the expression (5) in $\hil$, the space of all
solenoidal square-integrable
vector fields $\xi$. It is a simple exercise to see that the null-space
of this operator contains the null-space $K$ of the bounded operator
$\bcal: \hil \mapsto \hil$
$$ \bcal(\xi) = - \xi \times (\curl u) - \del p, \eqno (6)
$$
leading to a self-adjoint operator defined in the factor-space
$\hil/K$, the formal tangent space to the orbit.
\bigskip
\no {\it 3. The second variation for 3-dimensional fluid flow}
{\bf Main Theorem} {\it Let $M$ be a 3-dimensional closed manifold.
If $\curl u$ is not identically zero,
then the quadratic form $d^2H$ is indefinite. Moreover, the
spectrum of the corresponding self-adjoint operator is neither
bounded from below nor from above.}
\no{\it Proof:} If $\curl u$ is not identically zero, we can pick
a point $x_0 \in M$ where $u$ and $\curl u$ are both nonzero.
Let $\phi(x)$ be a function on $M$ with $\del \phi \cdot u$
and $\del \phi \cdot (\curl u)$ both being nonzero at $x_0$.
By continuity, $\del \phi \cdot u$
and $\del \phi \cdot (\curl u)$ are both nonzero on a
small neighborhood $N$ of $x_0$. We then pick a smooth vector field
$a_R$, everywhere orthogonal to $\del \phi$, that vanishes outside
of $N$, and define the real vector field
$a_I = (\del \phi) \times a_R/|\del \phi|$ and
the complex vector field $a=a_R + i a_I$.
Next we construct deformations $\xi_\eps$ for which $d^2H(\xi_\eps)$
is arbitrarily positive or negative. Let
$$ \xi_\eps = \eps \curl \left ( \left ( {1 \over |\del \phi|}
\right ) a e^{i \phi / \eps} \right )
= a e^{i \phi / \eps} + O(\eps). \eqno (7)
$$
The quantity $d^2H(\xi_\eps)$ can be expanded in a power series in
$\eps$. To leading order,
$$ \eqalign{
d^2H(\xi_\eps) = & \half
<-\xi_\eps \times (\curl u) - \del p,-\xi_\eps \times (\curl u) - \del p>_c
\cr & \qquad +
\half <-\xi_\eps \times (\curl u) - \del p,\curl(\xi_\eps \times u) >_c \cr
= & {-i \over 2 \eps} <-\xi_\eps \times (\curl u) - \del p,
\del \phi \times (\xi_\eps \times u)>_c + O(1) \cr
= & {-1 \over \eps} \int (u \cdot \del \phi)(a_R \times a_I\cdot(\curl u))
\mu(dx) + O(1) \cr
= & {-1 \over \eps} \int {|a_R|^2 \over |\del \phi|} (u \cdot \del \phi)
((\curl u) \cdot \del \phi) \mu(dx) + O(1),} \eqno (8)
$$
where $<\cdot,\cdot>_c$ is the Hermitian inner product, linear in the
first argument and anti-linear in the second, that extends the real
inner product $<\cdot,\cdot>$.
Since $(u \cdot \del \phi)(\curl u \cdot \del \phi)$ is nonzero
on $N$, the integral over $N$ is nonzero. By choosing the sign of
$\eps$ and picking $\eps$ sufficiently close to zero, we can make
$d^2H(\xi_\eps)$ as negative (or positive) as we wish, so $d^2H$ cannot
be a definite form.
As $\eps \to 0$, the $L^2$ norm of $\xi_\eps$ remains bounded, as does the
$L^2$ norm of $-\xi_\eps \times (\curl u)$. Since
$-\xi_\eps \times (\curl u) - \del p$ is the $L^2$-orthogonal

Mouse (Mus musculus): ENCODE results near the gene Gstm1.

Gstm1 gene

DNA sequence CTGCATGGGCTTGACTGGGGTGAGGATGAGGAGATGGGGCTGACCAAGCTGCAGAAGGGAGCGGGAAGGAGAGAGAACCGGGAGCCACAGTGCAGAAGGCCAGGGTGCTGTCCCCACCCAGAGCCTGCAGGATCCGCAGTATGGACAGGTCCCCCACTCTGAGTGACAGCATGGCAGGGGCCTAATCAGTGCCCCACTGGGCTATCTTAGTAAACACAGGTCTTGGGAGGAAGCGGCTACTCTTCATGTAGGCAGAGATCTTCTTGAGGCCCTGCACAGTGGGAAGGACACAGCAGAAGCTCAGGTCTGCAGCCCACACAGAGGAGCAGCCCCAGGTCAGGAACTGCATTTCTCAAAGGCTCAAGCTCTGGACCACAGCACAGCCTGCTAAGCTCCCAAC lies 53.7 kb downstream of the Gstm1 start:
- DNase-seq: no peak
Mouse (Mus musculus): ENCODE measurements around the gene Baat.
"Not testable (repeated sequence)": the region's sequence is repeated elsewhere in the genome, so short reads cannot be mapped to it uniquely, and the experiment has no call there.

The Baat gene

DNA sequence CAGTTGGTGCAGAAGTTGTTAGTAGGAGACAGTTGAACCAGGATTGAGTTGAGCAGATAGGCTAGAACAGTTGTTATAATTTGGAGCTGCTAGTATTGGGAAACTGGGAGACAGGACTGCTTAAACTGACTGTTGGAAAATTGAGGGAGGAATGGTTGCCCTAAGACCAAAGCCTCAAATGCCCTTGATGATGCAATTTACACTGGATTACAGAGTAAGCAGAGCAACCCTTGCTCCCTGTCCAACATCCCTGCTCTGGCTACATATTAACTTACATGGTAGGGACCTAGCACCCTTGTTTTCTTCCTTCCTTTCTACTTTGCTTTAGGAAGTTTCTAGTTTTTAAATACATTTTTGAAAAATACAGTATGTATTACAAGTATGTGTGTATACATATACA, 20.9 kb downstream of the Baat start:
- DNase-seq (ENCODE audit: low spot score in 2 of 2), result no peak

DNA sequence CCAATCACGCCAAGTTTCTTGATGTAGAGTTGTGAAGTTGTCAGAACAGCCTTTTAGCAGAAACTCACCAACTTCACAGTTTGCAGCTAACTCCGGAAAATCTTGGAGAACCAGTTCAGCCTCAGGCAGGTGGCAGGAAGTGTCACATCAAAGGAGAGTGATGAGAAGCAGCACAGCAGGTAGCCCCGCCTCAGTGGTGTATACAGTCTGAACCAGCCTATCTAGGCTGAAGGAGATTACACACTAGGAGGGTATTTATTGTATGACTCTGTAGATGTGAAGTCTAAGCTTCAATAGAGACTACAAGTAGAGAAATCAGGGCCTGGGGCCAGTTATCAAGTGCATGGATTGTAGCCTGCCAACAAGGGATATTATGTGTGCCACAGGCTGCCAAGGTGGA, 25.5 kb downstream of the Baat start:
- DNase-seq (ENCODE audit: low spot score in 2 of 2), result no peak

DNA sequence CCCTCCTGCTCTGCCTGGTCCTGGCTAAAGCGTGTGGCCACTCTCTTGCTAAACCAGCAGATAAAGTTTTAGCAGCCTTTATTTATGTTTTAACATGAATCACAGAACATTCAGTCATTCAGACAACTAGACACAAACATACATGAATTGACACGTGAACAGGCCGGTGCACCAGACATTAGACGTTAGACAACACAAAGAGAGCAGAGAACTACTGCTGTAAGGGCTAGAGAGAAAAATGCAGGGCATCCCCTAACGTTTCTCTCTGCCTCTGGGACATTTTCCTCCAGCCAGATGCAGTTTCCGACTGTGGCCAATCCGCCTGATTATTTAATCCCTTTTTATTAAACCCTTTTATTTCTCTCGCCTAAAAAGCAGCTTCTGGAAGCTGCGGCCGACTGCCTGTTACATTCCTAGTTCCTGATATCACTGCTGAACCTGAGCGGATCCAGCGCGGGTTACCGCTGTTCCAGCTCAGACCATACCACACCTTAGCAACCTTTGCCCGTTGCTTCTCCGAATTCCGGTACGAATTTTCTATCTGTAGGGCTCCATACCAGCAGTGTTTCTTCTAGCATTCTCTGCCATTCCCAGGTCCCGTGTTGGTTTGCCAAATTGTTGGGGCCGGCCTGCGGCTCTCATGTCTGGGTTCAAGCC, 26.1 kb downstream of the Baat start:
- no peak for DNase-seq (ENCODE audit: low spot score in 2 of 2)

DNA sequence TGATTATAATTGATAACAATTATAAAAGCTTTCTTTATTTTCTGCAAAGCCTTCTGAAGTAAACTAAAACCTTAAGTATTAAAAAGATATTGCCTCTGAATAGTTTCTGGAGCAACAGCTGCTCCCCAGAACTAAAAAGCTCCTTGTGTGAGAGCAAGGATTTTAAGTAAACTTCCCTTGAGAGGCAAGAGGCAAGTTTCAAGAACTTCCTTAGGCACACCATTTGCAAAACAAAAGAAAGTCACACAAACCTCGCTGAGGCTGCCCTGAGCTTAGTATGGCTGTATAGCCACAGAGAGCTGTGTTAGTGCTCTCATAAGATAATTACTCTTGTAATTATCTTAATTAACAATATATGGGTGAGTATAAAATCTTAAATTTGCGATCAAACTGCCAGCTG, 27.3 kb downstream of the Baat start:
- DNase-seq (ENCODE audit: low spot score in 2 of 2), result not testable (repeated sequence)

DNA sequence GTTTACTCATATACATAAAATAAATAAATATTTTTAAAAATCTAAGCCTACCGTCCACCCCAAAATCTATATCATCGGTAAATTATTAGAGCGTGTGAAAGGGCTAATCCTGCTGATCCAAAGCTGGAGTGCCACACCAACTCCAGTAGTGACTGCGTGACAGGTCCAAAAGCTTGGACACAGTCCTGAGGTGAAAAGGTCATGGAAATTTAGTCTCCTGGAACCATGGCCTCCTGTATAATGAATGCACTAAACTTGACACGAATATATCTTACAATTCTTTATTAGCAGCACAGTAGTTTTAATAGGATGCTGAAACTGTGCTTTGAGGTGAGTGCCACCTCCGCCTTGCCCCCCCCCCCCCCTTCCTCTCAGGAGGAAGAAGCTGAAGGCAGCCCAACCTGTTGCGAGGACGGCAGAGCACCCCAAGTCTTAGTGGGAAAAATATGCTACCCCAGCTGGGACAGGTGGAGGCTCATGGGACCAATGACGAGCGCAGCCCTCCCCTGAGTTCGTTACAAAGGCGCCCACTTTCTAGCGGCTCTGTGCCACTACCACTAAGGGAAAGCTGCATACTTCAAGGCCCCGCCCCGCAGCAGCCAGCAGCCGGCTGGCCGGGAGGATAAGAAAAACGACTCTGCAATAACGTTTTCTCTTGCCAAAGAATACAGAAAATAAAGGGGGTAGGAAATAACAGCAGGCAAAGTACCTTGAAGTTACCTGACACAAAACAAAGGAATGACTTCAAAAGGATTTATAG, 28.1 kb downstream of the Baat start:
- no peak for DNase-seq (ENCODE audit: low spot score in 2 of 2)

projection of $-\xi_\eps \times (\curl u)$
onto the solenoidal vector fields, the norm of
$-\xi_\eps \times (\curl u) - \del p$ is also bounded. Since we can get
arbitrarily large (positive or negative) values of $d^2H(\xi_\eps)$ with
a bounded set of $\xi_\eps$'s, the self-adjoint operator associated to
$d^2H$ is bounded neither above nor below. Its spectrum runs, possibly
with gaps, from
$-\infty$ to $\infty$. \qed
\no {\it 4. Generalization to higher dimensions}
We now briefly describe the generalization of the
main theorem to higher dimensions. Let $M$ be an $n$-dimensional smooth manifold
($n \ge 3$), with a smooth volume form $\mu$ that does not necessarily
come from the Riemannian metric [11]. For each vector $v \in TM$, we
let $\tilde v$ be the 1-form obtained by ``lowering indices''.
That is, $\tilde v(w)= v \cdot w$.
In $n$ dimensions, the Euler-Arnold equations take the form
$$
\dot u = -(u \cdot \del)u - \del p; \qquad \qquad {\rm div}_\mu u = 0,
\eqno (9)
$$
where $u \in \sd$ and $\del$ acts on vectors
by the Levi-Civita connection. The condition ${\rm div}_\mu u = 0$
can be written invariantly as $d (i_u \mu)=0$. Alternatively,
if $\mu$ is $\rho(x)$ times the Riemannian volume form, then this
condition reduces to $\div (\rho u)=0$, or equivalently $d^*(\rho \tilde u)=0$.
As before, the pressure $p$ is chosen such that ${\rm div}_\mu \dot u = 0$.
In this more general case, our main theorem reads as follows
\no {\bf Theorem} {\it Let $u$ be a smooth steady-state solution to
the equations (9). If $d \tilde u=0$ everywhere,
then the quadratic form $d^2H$ is identically zero.
Otherwise, the quadratic form $d^2H$ is indefinite. Moreover, the
spectrum of the corresponding self-adjoint operator is neither
bounded from below nor from above.}
\no {\it Proof:} In this case the quadratic form $d^2H$ is given by
$$ d^2H(\xi) = {1 \over 2} < i_\xi d\tilde u - df,i_\xi d\tilde u - df>
+ {1\over 2} , \eqno (10)
$$
where the function $f$ is chosen to make $i_\xi d\tilde u - df$
correspond to a $\mu$-solenoidal vector field. When $d\tilde u$
vanishes, $d^2H$ is identically zero. When $d\tilde u$ does not vanish
we construct, as before, highly oscillatory circularly polarized vector fields
$\xi_\eps$ that make $d^2H$ arbitrarily positive or negative.
Let $x_0 \in M$ be a point where $u$ and $d \tilde u$ are both nonzero.
Let $\phi(x)$ be a function on $M$ with $u \cdot \del \phi$ and $d\phi \wedge
d \tilde u$ both nonzero on a neighborhood $N$ of $x_0$.
Pick smooth vector fields
$a_R$ and $a_I$, everywhere orthogonal to $\del \phi$, that vanish outside
of $N$, for which $d\tilde u (a_R, a_I) \ge 0$, and for which
$d\tilde u (a_R, a_I) > 0$ in a smaller neighborhood $N' \subset N$.
This is possible since $d\phi \wedge d\tilde u$ is smooth and
nonzero on $N$. Let $a=a_R + i a_I$, and let
$$\tilde \xi_\eps = {i \eps \over \rho} d^*\left (
{\rho {d\phi} \wedge \tilde a \over |d\phi|^2} e^{i\phi/\eps} \right )